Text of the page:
Because of its non-nephrotoxic contrast agent (gadolinium-DTPA), magnetic resonance (MR) imaging of the renal arteries is rapidly becoming a preferred alternative method for imaging the renal arteries in patients, especially those with renal insufficiency. The similarity between gadolinium-DTPA and the nuclear medicine agent used, technetium-99-DTPA, both established glomerular agents, has lead recent investigators to evaluate whether MR imaging could be used to acquire the same functional information as nuclear medicine renal scans [3,4]. In an earlier study performed at NYU, we evaluated 36 patients with suspected renovascular disease with a two-dimensional MR imaging technique before and after an ACE-inhibitor (enalaprilat). We demonstrated the clinical feasibility and safety of this ACE-inhibitor enhanced MR renography . Limitations of the previous study include inadequate Gd-DTPA doses for evaluation of patients with renal insufficiency  and limited coverage of the kidneys and aorta with the two-dimensional imaging methods. With recent advances in MR hardware and software, fast three-dimensional imaging techniques are now available that can be used for MR renography. We have validated these methods  and now propose to implement and test ACE-inhibitor-enhanced 3D MR renography for the evaluation of patients with suspected renovascular disease.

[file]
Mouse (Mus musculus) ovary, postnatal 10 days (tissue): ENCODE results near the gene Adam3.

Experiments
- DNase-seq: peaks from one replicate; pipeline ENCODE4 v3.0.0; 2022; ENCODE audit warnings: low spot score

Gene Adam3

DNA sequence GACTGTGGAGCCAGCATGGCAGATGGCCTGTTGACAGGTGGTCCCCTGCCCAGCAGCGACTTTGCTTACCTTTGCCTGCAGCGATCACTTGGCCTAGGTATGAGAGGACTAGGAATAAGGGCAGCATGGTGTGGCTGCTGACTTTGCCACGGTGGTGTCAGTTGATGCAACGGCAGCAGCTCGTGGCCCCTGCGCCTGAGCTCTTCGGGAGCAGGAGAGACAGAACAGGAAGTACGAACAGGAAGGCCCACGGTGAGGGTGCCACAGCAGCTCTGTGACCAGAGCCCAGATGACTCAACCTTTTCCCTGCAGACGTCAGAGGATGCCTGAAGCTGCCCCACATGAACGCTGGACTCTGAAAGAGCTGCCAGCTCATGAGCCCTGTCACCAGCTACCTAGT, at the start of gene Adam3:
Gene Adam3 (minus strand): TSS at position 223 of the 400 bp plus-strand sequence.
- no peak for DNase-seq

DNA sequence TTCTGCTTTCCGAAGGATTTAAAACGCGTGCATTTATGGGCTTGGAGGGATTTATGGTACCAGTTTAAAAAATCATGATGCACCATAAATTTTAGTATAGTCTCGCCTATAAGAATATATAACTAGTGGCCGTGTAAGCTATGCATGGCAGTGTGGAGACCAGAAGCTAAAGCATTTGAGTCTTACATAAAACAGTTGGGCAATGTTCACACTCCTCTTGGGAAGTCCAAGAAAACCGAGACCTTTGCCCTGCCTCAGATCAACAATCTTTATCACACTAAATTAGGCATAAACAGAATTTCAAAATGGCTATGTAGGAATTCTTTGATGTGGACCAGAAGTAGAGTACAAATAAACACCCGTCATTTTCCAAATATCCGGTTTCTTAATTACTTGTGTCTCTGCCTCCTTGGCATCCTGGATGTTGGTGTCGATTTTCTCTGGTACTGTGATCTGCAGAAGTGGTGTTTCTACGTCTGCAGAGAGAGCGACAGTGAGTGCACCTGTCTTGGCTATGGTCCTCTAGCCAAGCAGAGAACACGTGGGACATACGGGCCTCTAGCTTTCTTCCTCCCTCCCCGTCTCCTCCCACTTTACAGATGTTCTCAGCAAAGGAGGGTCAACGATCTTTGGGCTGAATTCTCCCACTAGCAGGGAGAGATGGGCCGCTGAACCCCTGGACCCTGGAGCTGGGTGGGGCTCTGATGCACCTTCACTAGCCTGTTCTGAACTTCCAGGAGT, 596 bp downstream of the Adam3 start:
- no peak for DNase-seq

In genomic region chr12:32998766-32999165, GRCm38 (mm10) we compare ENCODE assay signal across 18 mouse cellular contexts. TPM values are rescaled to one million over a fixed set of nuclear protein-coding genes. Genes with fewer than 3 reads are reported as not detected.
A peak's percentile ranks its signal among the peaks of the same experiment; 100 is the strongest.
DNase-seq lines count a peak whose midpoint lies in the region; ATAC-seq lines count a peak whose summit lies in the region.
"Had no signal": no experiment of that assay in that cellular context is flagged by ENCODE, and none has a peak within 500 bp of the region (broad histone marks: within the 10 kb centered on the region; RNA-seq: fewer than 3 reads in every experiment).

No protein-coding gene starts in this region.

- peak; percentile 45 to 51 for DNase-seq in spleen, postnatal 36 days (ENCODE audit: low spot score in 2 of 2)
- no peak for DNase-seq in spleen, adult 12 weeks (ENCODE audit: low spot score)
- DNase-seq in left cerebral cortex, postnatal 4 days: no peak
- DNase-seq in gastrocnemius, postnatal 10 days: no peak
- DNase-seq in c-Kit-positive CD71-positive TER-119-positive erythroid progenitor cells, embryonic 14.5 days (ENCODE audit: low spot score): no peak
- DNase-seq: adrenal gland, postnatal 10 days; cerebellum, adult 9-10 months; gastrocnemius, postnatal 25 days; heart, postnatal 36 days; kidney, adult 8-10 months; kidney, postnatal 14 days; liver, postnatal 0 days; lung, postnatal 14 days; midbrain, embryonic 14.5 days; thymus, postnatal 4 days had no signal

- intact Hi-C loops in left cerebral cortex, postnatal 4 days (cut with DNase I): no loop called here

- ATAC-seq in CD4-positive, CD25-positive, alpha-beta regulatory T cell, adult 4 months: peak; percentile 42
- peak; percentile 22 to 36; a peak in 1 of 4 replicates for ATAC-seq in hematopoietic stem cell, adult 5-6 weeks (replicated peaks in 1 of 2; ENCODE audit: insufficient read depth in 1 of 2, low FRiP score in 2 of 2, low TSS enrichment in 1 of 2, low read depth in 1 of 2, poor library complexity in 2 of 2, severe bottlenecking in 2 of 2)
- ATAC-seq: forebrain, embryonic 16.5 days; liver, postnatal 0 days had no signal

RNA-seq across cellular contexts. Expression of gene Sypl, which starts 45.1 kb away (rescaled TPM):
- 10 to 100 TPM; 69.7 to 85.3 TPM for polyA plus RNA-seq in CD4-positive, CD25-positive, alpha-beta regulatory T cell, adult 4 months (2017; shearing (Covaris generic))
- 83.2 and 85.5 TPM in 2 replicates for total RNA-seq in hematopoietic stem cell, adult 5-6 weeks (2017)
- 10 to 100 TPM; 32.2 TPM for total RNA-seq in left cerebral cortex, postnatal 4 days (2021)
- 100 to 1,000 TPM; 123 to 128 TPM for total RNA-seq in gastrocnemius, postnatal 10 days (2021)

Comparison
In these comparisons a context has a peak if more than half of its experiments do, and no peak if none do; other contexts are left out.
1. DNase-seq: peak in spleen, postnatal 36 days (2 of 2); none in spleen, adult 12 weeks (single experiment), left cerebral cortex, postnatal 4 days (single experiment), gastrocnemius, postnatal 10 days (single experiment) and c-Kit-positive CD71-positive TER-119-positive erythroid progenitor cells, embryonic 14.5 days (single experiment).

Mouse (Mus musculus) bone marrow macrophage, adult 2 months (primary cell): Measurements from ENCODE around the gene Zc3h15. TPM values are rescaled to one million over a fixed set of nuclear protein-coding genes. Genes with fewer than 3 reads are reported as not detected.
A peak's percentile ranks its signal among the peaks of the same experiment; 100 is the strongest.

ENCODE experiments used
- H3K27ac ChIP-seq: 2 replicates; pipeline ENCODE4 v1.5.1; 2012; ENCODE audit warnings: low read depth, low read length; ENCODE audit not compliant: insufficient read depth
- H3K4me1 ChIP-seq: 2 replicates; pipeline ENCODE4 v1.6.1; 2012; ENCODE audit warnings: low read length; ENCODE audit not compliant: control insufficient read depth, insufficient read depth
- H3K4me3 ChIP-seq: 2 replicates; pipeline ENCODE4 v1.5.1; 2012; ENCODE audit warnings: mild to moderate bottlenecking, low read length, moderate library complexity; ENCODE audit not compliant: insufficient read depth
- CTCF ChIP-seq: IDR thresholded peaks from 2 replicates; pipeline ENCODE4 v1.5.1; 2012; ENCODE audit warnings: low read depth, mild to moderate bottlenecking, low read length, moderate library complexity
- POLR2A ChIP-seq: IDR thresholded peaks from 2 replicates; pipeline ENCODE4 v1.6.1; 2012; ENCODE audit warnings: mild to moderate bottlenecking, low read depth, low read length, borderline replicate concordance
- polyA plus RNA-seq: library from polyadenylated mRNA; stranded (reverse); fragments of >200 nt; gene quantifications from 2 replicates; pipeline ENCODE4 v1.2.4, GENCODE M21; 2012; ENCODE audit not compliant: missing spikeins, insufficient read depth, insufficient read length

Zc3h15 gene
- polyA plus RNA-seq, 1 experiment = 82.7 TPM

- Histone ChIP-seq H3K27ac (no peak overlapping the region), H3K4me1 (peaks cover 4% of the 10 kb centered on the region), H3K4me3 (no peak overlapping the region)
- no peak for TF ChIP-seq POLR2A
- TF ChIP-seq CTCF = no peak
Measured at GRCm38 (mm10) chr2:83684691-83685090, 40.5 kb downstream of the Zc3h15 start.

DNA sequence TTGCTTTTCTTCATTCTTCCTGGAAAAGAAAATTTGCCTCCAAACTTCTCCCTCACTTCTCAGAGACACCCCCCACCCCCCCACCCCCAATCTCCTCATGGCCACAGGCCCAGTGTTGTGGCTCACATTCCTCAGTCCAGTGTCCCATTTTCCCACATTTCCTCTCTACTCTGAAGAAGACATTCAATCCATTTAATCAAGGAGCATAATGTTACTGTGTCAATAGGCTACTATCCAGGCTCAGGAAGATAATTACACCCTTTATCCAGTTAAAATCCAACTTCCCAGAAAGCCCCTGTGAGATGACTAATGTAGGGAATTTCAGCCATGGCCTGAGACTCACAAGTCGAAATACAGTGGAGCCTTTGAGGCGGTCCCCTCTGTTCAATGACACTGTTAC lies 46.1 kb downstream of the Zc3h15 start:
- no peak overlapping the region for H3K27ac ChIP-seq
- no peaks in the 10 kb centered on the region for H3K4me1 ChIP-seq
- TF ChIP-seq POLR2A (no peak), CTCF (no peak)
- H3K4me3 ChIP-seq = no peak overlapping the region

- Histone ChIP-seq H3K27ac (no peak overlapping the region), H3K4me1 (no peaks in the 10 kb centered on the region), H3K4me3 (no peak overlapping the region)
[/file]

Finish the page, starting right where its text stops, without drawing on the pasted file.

Additionally, recently Textor et al  have demonstrated the potential utility of furosemide-enhanced BOLD imaging in the kidneys for the evaluation of renovascular disease. BOLD (Blood oxygen level dependent) MRI is well-established tool for functional brain imaging and measures tissue deoxygenated hemoglobin through its effects on the spin-spin relaxation time (T2*) in tissues. Textor and colleagues have shown that kidneys with significant RAS have a higher level of deoxyhemoglobin than contralateral nonstenotic kidneys and that the deoxyhemoglobin decreases substantially with administration of furosemide, presumably because of inhibition of the oxygen-consuming sodium/chloride transporters in the thick ascending loop of Henle. Prasad  and others have established that BOLD MRI is accurate and reproducible measurement of intrarenal oxygenation in healthy and diseased patients. We propose to supplement our ACE-inhibitor MR renography protocol with furosemide-enhanced BOLD imaging as a means of further increasing its accuracy for the diagnosis of renovascular disease.